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Revitalizing Endangered Languages

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Revitalizing Endangered Languages "This guidebook provides ideas and strategies, as well as some background, to help with the effective revitalization of endangered languages. It covers a broad scope of themes including effective planning, benefits, wellbeing, economic aspects, attitudes and ideologies."


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Academic Paper


Title: Old Norse Influence on the Language of Beowulf: A Reassessment
Author: Leonard Neidorf
Author: Rafael Pascual
Linguistic Field: Historical Linguistics
Subject Language: English, Old
Norse, Old
Abstract: This article undertakes the first systematic examination of Frank’s (1979, 1981, 1987, 1990, 2007b, 2008) claim that Old Norse influence is discernible in the language of Beowulf. It tests this hypothesis first by scrutinizing each of the alleged Nordicisms in Beowulf, then by discussing various theoretical considerations bearing on its plausibility. We demonstrate that the syntactic, morphological, lexical, and semantic peculiarities that Frank would explain as manifestations of Old Norse influence are more economically and holistically explained as consequences of archaic composition. We then demonstrate that advances in the study of Anglo-Scandinavian language contact provide strong reasons to doubt that Old Norse could have influenced Beowulf in the manner that Frank has proposed. We conclude that Beowulf is entirely devoid of Old Norse influence and that it was probably composed ca. 700, long before the onset of the Viking Age.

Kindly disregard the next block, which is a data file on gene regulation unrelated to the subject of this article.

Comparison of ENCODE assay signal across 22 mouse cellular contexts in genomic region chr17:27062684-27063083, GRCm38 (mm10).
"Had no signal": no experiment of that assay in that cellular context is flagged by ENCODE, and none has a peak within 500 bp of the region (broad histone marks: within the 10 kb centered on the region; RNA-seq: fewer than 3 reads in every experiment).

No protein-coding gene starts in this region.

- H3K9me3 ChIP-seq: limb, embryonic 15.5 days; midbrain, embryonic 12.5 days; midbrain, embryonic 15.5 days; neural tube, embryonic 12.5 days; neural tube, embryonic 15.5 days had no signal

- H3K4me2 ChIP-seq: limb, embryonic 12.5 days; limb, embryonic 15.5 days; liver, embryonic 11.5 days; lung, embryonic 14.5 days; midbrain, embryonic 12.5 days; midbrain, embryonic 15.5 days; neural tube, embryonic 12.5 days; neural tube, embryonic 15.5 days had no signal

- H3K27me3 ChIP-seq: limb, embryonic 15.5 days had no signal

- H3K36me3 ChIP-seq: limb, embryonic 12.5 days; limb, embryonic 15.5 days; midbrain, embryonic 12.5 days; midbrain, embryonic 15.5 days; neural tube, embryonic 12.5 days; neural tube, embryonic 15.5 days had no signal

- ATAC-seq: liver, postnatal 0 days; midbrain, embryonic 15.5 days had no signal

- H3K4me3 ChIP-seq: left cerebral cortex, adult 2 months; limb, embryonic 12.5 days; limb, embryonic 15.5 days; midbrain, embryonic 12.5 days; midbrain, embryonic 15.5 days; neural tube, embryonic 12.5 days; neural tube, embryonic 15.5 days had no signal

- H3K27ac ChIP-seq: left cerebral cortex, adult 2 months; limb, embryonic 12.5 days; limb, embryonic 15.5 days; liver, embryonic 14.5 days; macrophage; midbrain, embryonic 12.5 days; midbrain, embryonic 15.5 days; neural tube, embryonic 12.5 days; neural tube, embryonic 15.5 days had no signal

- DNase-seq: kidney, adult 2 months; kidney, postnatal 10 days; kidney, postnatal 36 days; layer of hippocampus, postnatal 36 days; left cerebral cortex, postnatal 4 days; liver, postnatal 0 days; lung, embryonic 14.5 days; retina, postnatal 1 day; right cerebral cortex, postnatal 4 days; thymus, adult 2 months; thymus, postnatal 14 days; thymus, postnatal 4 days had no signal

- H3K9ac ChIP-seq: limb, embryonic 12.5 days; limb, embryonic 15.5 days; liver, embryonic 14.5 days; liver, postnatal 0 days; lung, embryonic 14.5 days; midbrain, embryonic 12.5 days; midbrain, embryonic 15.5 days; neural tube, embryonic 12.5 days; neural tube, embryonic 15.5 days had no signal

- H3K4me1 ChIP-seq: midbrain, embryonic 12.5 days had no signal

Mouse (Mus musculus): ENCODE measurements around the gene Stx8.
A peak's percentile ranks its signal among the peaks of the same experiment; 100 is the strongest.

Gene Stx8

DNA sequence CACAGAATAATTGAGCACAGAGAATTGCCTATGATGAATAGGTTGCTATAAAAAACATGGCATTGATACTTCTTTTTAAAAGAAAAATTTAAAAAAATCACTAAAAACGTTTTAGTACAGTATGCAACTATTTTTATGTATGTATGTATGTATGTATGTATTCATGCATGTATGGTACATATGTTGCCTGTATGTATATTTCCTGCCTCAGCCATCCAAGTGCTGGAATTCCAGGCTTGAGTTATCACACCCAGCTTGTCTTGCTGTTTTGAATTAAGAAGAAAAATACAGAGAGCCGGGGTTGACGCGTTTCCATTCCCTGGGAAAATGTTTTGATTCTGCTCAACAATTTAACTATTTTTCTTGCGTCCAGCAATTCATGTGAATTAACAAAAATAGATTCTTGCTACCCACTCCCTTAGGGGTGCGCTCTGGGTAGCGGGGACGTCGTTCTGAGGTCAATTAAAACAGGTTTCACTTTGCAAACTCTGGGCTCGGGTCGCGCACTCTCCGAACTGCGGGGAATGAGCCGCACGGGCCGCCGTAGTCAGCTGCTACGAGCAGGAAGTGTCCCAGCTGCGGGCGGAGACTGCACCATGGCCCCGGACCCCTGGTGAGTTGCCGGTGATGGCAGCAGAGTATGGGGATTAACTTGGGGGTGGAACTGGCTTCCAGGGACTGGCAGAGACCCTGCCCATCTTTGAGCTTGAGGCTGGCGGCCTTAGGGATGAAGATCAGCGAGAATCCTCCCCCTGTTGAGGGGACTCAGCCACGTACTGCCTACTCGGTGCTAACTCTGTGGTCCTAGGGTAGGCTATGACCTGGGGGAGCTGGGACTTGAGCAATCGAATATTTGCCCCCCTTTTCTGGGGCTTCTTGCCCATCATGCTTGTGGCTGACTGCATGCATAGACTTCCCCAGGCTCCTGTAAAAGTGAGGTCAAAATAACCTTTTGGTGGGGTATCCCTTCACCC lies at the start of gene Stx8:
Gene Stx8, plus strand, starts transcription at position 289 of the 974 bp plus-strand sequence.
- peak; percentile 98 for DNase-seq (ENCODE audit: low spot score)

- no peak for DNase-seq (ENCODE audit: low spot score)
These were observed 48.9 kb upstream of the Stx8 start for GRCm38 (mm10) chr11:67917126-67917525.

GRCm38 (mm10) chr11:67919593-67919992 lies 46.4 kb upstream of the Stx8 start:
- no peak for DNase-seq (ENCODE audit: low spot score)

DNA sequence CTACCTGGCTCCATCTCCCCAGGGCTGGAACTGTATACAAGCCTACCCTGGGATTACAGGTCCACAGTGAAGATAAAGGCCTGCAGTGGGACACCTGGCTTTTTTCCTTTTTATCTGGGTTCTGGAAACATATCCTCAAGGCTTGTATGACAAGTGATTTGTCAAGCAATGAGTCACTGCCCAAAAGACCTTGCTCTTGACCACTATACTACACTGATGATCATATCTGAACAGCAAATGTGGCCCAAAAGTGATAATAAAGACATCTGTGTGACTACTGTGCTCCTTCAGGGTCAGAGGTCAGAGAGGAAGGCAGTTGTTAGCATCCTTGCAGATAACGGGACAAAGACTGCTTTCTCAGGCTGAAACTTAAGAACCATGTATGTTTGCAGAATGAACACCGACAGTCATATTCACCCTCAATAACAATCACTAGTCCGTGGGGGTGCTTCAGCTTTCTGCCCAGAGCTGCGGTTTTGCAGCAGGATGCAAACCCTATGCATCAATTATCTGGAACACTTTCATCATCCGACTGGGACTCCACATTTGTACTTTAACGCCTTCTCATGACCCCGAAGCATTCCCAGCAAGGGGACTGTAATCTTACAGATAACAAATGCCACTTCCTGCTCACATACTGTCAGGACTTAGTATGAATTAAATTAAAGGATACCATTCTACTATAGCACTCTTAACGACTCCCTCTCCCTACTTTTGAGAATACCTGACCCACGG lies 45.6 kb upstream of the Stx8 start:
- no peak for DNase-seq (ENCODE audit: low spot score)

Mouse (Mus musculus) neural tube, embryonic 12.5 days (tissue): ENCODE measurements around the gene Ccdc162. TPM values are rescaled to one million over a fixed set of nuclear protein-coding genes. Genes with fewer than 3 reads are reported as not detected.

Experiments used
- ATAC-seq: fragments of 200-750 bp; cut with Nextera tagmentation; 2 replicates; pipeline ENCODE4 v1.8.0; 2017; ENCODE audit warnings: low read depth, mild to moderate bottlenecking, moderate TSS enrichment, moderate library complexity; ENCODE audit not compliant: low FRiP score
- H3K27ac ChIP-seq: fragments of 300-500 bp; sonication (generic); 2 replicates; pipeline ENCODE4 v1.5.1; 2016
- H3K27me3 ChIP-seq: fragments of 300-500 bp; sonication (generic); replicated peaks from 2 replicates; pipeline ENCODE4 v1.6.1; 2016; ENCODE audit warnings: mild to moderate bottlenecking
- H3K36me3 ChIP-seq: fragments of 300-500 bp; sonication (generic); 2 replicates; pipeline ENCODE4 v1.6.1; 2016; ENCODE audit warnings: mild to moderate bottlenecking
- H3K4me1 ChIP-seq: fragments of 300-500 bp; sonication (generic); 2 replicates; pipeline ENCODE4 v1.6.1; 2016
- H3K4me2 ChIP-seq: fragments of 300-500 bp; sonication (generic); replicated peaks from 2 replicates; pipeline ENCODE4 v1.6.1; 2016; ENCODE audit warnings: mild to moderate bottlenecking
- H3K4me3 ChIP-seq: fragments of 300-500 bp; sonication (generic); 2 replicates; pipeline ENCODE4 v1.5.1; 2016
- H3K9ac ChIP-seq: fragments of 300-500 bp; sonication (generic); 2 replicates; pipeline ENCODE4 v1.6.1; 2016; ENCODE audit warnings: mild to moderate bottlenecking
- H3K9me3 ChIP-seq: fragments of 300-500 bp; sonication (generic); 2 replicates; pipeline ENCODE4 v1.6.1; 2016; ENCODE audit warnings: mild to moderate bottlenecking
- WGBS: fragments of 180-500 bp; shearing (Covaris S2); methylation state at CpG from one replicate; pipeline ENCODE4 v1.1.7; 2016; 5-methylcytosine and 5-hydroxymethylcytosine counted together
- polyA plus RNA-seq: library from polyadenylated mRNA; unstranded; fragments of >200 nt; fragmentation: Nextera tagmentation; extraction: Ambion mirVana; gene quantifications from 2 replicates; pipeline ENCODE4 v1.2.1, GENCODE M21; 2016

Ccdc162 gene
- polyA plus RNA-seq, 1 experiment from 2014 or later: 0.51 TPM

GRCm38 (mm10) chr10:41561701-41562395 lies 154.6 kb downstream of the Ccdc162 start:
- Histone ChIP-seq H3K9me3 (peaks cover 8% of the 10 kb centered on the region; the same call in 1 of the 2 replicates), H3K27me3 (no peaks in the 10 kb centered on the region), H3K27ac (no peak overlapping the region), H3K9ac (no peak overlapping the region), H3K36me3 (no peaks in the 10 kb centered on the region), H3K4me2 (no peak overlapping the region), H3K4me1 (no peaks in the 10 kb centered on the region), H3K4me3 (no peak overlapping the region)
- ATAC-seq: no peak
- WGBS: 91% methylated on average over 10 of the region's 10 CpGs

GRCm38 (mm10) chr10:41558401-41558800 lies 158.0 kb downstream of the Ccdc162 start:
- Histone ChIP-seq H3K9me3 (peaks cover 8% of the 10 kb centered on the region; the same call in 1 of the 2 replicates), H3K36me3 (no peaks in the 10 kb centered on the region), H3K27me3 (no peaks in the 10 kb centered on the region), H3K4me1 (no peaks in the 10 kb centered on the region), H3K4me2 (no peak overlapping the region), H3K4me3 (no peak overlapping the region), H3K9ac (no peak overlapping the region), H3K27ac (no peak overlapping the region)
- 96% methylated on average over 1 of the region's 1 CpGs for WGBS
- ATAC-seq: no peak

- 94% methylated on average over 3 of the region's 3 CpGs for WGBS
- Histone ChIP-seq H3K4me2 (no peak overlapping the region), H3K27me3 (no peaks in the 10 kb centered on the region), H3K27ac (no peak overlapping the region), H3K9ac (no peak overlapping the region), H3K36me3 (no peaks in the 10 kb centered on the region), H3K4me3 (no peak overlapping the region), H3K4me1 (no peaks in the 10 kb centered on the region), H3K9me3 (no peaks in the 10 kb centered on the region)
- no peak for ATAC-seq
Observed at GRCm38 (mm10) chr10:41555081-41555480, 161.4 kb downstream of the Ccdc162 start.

CUP AT LINGUIST

This article appears IN Journal of Germanic Linguistics Vol. 31, Issue 3, which you can READ on Cambridge's site .

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